Are you at a high risk of getting HIV? Safer sex acts or behaviors are combined with the use of antiretroviral therapy to increase the protection and lower the chances of getting the virus. There are a lot of benefits of adhering to PrEP guidelines. It’s good to know these guidelines to remain safe and protected.
Prevention is better than a cure and it’s good to know effective measures to decrease the risk of getting HIV. At HIVPrEP, we provide you with detailed information and guideline resources on how best you can protect yourself from getting HIV.
While the infection rates have been substantially reduced among the general population (in some countries), HIV is still a serious issue, especially for young adults (aged 13-24). The chances of getting the above-mentioned infection depend on individual sexual behavior and the traits of the sexual partner, among other factors.
The FDA officially accepted the use of PrEP medications in 2012 to decrease an individual’s risk or chances of HIV exposure. These drugs are highly effective, providing over 90% protection if taken daily, adhering to dose information as prescribed by a doctor, and using other sexual HIV prevention practices (such as using condoms).
In this article, we discuss pre-exposure prophylaxis guidelines for the general public to help individuals who are at high risk of HIV exposure to diligently follow the right procedure (or guidelines) for optimal protection.
Most of the guidelines detail important procedures in the use of antiretroviral medication to effectively manage HIV, including prevention and treatment. If you wholeheartedly followed the prescribing information as instructed, an individual with a risk of HIV-1 infection is assured of higher protection despite the viral exposure.
The target population for HIV PrEP guidelines includes (but is not limited to):
Individuals looking to prevent getting HIV after engaging in an unprotected single high-risk sexual act are recommended PEP medication – administered not more than 72 hours after the incident for the drug to be effective (the earlier you take PEP med, the better). PEP drugs are prescribed to be used for 28 days .
A significant level of TDF/FTC efficacy has been achieved where individual adherence to PrEP guidelines is high. This demonstrates how valuable this drug combination is and it is highly recommended in HIV-1 infection intervention and protection approaches.
Depending on the mode of acquiring the virus (i.e. penile, rectal or vaginal), adherence to the use of PrEP medication substantially increases the level of protection.
Some important points to consider include:
While taking this medication, pregnancy testing and HIV screening testing should be done regularly every 12 weeks.
A doctor should also assess estimated CrCl after six months of using PrEP medication and test for STDs such as gonorrhea, chlamydia, syphilis, and other related diseases.
Testing for bone mineral density should be performed regularly. Bone health is mandatory for any person with a known history of pathologic fractures, or who has notable risk factors for osteoporosis.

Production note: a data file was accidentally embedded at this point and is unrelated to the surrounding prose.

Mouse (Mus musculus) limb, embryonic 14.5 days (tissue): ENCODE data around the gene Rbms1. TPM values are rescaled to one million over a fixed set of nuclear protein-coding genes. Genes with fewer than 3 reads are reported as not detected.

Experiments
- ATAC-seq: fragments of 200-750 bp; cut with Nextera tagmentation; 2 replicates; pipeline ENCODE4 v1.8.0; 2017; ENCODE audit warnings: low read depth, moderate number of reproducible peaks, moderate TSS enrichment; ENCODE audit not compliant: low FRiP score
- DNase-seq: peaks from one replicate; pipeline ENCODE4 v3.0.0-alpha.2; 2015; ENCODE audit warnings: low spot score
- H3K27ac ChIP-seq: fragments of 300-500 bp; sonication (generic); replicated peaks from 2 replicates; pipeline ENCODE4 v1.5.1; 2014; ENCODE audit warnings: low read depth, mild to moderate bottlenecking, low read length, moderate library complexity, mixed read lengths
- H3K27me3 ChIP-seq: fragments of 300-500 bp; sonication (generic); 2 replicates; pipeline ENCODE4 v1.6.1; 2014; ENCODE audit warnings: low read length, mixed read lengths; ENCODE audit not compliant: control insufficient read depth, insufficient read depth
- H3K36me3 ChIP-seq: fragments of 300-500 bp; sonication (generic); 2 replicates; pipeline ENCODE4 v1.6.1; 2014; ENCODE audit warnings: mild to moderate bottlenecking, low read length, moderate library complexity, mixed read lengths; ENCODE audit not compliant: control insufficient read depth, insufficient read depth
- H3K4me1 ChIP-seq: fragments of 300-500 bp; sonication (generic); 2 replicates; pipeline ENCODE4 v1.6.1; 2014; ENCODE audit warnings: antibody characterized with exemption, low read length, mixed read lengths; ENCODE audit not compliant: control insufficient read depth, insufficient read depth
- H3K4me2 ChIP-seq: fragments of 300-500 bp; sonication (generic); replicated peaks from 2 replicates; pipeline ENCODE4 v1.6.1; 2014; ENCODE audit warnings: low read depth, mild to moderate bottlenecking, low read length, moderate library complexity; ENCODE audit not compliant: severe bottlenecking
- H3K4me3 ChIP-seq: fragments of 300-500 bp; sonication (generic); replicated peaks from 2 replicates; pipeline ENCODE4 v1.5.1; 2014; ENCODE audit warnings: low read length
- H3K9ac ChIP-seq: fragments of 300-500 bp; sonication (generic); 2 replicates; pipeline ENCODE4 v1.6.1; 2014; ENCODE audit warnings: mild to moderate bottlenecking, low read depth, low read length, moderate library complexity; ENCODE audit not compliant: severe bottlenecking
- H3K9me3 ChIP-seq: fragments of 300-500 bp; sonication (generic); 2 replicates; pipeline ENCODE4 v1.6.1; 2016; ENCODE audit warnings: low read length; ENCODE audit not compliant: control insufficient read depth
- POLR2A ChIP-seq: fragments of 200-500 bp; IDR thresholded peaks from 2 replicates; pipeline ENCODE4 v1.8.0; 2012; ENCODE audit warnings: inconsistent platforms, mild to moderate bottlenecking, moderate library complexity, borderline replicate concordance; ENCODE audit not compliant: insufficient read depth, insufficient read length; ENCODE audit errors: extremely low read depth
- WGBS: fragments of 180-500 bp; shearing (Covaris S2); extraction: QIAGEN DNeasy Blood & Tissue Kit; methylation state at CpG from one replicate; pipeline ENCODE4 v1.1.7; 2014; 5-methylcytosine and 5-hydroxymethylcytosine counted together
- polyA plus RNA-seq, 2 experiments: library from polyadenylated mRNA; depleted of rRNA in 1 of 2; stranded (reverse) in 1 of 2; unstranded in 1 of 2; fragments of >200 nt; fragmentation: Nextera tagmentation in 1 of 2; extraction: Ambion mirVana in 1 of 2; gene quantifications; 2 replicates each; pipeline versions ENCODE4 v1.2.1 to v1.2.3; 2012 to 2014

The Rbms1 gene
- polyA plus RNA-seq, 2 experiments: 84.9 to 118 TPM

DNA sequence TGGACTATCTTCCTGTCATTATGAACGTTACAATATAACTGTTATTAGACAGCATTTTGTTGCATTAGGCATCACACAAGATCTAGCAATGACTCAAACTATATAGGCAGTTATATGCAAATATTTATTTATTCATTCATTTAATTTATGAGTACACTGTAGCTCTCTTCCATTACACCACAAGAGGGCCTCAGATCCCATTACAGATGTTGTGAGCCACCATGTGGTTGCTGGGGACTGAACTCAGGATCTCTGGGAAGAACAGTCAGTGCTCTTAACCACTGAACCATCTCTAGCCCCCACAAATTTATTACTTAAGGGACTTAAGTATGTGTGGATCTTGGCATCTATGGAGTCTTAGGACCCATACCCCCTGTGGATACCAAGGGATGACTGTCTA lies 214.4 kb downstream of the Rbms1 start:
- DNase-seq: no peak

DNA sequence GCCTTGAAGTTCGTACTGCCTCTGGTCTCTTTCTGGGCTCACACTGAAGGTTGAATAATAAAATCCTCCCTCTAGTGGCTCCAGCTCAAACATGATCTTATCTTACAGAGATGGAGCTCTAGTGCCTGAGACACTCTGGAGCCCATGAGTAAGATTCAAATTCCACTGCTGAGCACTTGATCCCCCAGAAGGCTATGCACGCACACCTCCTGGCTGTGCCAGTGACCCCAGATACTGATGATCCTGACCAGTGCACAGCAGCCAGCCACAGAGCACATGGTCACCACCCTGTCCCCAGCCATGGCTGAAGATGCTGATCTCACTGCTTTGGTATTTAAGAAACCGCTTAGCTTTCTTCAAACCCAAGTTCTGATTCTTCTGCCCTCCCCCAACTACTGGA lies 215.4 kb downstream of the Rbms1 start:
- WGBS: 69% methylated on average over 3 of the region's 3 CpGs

In some instances, if acute HIV-1 infection exists while administering PrEP, TDF/FTC PrEP medication should be stopped and another combination of antiretroviral therapy with tenofovir/emtricitabine such as a protease inhibitor or TDF/FTC + dolutegravir should be prescribed as a treatment for HIV/AIDS .
PrEP medication should be discontinued if a person wishes to stay away from unsafe sex practices or when HIV exposure is no longer a risk. It should only be terminated if an individual is guaranteed safety from high risk of HIV infection/exposure.
It’s the responsibility of clinicians and medical specialists or doctors to educate persons being administered PrEP about the benefits of adhering to guidelines and actionable/possible ways/strategies to reduce HIV risk behaviors.
Those are some of the guidelines we have summarized. Depending on your nationality, you might get other detailed guidelines not listed here since medical procedures vary slightly for some countries.
Documents listed below detail comprehensive guidelines on how to analyze, apply and manage PrEP and how to effectively use ART for people exposed to HIV infection. Although there might be a slight difference when handling PrEP using specific tools, the concept still remains unchanged.
These are some of the country-specific available resources and guidelines on how to effectively handle PrEP for various types of population:
There are several guidelines (not listed here) that are specifically tailored for specific countries. All these guidelines aim to educate, providing detailed medical information and support for PrEP for people at high risk of getting HIV-1.
To ensure you stay safe and protected, follow the given guidelines while adhering to your doctor’s prescription. It’s necessary to know that PrEP medications don’t guarantee you 100% safety. You must apply other safe sex practices to stay fully protected from getting HIV.
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